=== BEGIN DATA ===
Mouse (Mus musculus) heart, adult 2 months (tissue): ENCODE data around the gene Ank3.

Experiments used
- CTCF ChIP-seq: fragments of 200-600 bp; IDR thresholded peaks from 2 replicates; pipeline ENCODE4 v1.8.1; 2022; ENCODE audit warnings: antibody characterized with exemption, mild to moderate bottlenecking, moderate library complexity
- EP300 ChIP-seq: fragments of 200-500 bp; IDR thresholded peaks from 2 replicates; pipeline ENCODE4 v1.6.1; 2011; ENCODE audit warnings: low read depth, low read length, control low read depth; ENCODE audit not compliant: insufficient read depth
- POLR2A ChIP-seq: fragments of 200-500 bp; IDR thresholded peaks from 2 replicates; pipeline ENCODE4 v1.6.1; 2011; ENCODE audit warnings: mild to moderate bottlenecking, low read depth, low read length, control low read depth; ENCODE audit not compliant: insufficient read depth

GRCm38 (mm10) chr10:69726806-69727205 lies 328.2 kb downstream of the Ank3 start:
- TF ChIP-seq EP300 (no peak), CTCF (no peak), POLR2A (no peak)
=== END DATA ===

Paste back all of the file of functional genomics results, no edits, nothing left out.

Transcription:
Mouse (Mus musculus) heart, adult 2 months (tissue): ENCODE data around the gene Ank3.

Experiments used
- CTCF ChIP-seq: fragments of 200-600 bp; IDR thresholded peaks from 2 replicates; pipeline ENCODE4 v1.8.1; 2022; ENCODE audit warnings: antibody characterized with exemption, mild to moderate bottlenecking, moderate library complexity
- EP300 ChIP-seq: fragments of 200-500 bp; IDR thresholded peaks from 2 replicates; pipeline ENCODE4 v1.6.1; 2011; ENCODE audit warnings: low read depth, low read length, control low read depth; ENCODE audit not compliant: insufficient read depth
- POLR2A ChIP-seq: fragments of 200-500 bp; IDR thresholded peaks from 2 replicates; pipeline ENCODE4 v1.6.1; 2011; ENCODE audit warnings: mild to moderate bottlenecking, low read depth, low read length, control low read depth; ENCODE audit not compliant: insufficient read depth

GRCm38 (mm10) chr10:69726806-69727205 lies 328.2 kb downstream of the Ank3 start:
- TF ChIP-seq EP300 (no peak), CTCF (no peak), POLR2A (no peak)